Meanwhile I didn't mention it earlier but the leads on both 5408 types are thicker and either have to be filed a bit thinner or you have to do what I did which was to strip the little PCB completely then VERY CAREFULLY! ream out the holes a bit  to fit the thicker leads on the diodes.

    I did this on a drill press with a tiny round machinist's file in the chuck. It had a tapered tip so it worked perfect. The PCB is of average quality and a bit delicate for drilling. Be careful!
    BTW
    Antique Electronics sells octal base blanks if you can't sweat the leads out of the original. Cheap too.

    Good idea with the rounded resistors. it leaves a bit more space. Were they a wound type? Where did you get them?
    Good thread!
    I am surprised at all the feedback on the WZ68 I did not realize how many members have had to fix them.

    sKiZo

    Posts : 1310
    Join date : 2013-04-01
    Location : Michigan USA

    Re: Weber WZ68 now NOT recommended on Weber website!

    Post by sKiZo on Sun May 17, 2015 12:43 pm

    Lots of different options ... just substitute a copper cap for the candles ...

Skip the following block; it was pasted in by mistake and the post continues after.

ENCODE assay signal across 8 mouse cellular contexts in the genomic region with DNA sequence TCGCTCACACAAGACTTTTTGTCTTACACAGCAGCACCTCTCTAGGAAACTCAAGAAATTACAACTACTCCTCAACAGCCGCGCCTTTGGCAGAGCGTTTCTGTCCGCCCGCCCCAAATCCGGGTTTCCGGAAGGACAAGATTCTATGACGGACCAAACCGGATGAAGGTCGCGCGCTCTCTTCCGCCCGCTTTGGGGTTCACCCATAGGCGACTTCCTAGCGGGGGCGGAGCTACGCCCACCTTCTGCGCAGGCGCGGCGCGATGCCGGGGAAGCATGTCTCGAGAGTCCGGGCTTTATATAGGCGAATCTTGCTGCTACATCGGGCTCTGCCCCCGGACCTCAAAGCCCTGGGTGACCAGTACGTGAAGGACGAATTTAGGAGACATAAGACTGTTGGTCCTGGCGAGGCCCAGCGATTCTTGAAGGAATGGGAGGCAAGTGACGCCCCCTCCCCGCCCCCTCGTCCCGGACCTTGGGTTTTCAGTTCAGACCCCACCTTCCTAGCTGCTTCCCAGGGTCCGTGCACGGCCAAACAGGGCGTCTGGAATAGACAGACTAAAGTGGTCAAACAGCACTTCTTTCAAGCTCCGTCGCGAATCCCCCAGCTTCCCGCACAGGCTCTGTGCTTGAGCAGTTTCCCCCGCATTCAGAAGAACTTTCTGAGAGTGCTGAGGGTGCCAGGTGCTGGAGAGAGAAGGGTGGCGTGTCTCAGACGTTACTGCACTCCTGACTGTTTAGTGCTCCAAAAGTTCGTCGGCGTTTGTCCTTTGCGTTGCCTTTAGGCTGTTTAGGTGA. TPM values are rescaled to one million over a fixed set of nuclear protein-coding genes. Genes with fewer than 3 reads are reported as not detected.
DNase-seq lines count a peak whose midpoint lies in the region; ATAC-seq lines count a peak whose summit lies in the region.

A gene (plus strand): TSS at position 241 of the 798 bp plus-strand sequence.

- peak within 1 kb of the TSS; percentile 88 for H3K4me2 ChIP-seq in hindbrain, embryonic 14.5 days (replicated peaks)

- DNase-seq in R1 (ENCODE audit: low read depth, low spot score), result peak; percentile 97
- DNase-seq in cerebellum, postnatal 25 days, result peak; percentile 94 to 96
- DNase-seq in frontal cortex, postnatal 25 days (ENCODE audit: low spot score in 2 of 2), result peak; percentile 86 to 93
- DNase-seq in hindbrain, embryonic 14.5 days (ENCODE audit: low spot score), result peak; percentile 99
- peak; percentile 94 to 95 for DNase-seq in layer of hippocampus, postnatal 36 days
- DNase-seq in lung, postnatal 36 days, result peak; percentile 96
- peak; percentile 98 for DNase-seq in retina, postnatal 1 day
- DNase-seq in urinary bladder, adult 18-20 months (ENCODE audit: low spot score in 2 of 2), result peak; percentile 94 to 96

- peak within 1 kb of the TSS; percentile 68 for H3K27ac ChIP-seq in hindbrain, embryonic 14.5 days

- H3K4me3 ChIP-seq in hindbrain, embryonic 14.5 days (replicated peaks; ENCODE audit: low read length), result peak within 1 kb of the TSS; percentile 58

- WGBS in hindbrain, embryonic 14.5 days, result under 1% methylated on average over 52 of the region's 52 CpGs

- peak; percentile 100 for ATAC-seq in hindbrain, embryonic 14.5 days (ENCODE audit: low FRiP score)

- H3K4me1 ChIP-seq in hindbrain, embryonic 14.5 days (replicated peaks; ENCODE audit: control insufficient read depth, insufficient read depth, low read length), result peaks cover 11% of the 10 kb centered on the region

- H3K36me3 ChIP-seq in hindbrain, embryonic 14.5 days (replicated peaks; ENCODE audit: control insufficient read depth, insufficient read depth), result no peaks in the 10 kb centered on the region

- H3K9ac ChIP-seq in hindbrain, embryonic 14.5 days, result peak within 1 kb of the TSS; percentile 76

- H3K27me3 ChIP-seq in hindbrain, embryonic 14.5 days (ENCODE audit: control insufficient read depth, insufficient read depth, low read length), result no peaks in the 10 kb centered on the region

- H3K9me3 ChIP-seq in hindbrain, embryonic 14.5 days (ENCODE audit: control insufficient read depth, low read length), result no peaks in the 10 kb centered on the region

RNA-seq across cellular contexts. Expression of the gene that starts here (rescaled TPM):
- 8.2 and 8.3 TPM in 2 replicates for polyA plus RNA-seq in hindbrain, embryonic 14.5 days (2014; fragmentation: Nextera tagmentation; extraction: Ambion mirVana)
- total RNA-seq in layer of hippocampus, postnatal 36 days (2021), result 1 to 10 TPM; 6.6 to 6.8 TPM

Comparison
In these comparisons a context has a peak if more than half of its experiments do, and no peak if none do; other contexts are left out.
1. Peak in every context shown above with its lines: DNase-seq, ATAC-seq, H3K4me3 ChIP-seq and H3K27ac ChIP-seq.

Or add a riser underneath to get it more into the open air. It do get a bit crowded on a Dynaco chassis, especially with the competition of all the other heat sources.



    Not sure if the vent holes around the socket could be done with the stock chassis - I do know they help, but you'd also have to vent the bottom plate to allow good air flow for a chimney effect. Air's gotta come from somewhere.

    Or build a custom chassis ... lot more room for the big boys to breathe. As mentioned, I didn't roll with a copper cap for long, but had no problems when I did.

    Or add a fan? Nice flat unit on top of the PT would be easy enough to do and blend in fairly well. Wouldn't even have to be permanent. Bend a plate to use the PT's corner screws, attach the fan to that with stand offs, and power it up with a USB wall wart. Some clever bending on the plate, and you could even direct the air intake for max effect at the rectifier. I've seen fans mounted to the back where they're not seen, and once again, a baffle plate could be use to cool both the big iron AND the rectifier.